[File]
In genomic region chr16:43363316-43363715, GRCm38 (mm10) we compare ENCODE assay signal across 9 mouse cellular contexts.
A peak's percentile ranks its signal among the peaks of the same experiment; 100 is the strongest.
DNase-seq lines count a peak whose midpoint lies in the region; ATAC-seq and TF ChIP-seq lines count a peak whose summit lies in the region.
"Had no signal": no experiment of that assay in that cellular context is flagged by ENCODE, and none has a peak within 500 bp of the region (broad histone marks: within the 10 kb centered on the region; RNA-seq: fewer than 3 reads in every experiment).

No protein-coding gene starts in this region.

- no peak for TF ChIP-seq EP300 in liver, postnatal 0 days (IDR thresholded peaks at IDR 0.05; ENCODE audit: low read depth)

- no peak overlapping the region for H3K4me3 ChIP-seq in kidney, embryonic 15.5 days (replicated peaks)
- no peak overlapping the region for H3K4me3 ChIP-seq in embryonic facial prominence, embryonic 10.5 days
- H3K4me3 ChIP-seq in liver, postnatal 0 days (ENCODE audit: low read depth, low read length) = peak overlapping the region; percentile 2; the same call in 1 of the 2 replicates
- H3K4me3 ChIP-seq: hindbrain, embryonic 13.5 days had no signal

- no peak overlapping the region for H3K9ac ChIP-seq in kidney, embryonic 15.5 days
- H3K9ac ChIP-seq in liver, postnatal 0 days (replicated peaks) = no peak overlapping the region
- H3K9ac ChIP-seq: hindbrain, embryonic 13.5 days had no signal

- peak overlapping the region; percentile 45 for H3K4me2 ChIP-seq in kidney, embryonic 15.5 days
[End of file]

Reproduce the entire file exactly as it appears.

In genomic region chr16:43363316-43363715, GRCm38 (mm10) we compare ENCODE assay signal across 9 mouse cellular contexts.
A peak's percentile ranks its signal among the peaks of the same experiment; 100 is the strongest.
DNase-seq lines count a peak whose midpoint lies in the region; ATAC-seq and TF ChIP-seq lines count a peak whose summit lies in the region.
"Had no signal": no experiment of that assay in that cellular context is flagged by ENCODE, and none has a peak within 500 bp of the region (broad histone marks: within the 10 kb centered on the region; RNA-seq: fewer than 3 reads in every experiment).

No protein-coding gene starts in this region.

- no peak for TF ChIP-seq EP300 in liver, postnatal 0 days (IDR thresholded peaks at IDR 0.05; ENCODE audit: low read depth)

- no peak overlapping the region for H3K4me3 ChIP-seq in kidney, embryonic 15.5 days (replicated peaks)
- no peak overlapping the region for H3K4me3 ChIP-seq in embryonic facial prominence, embryonic 10.5 days
- H3K4me3 ChIP-seq in liver, postnatal 0 days (ENCODE audit: low read depth, low read length) = peak overlapping the region; percentile 2; the same call in 1 of the 2 replicates
- H3K4me3 ChIP-seq: hindbrain, embryonic 13.5 days had no signal

- no peak overlapping the region for H3K9ac ChIP-seq in kidney, embryonic 15.5 days
- H3K9ac ChIP-seq in liver, postnatal 0 days (replicated peaks) = no peak overlapping the region
- H3K9ac ChIP-seq: hindbrain, embryonic 13.5 days had no signal

- peak overlapping the region; percentile 45 for H3K4me2 ChIP-seq in kidney, embryonic 15.5 days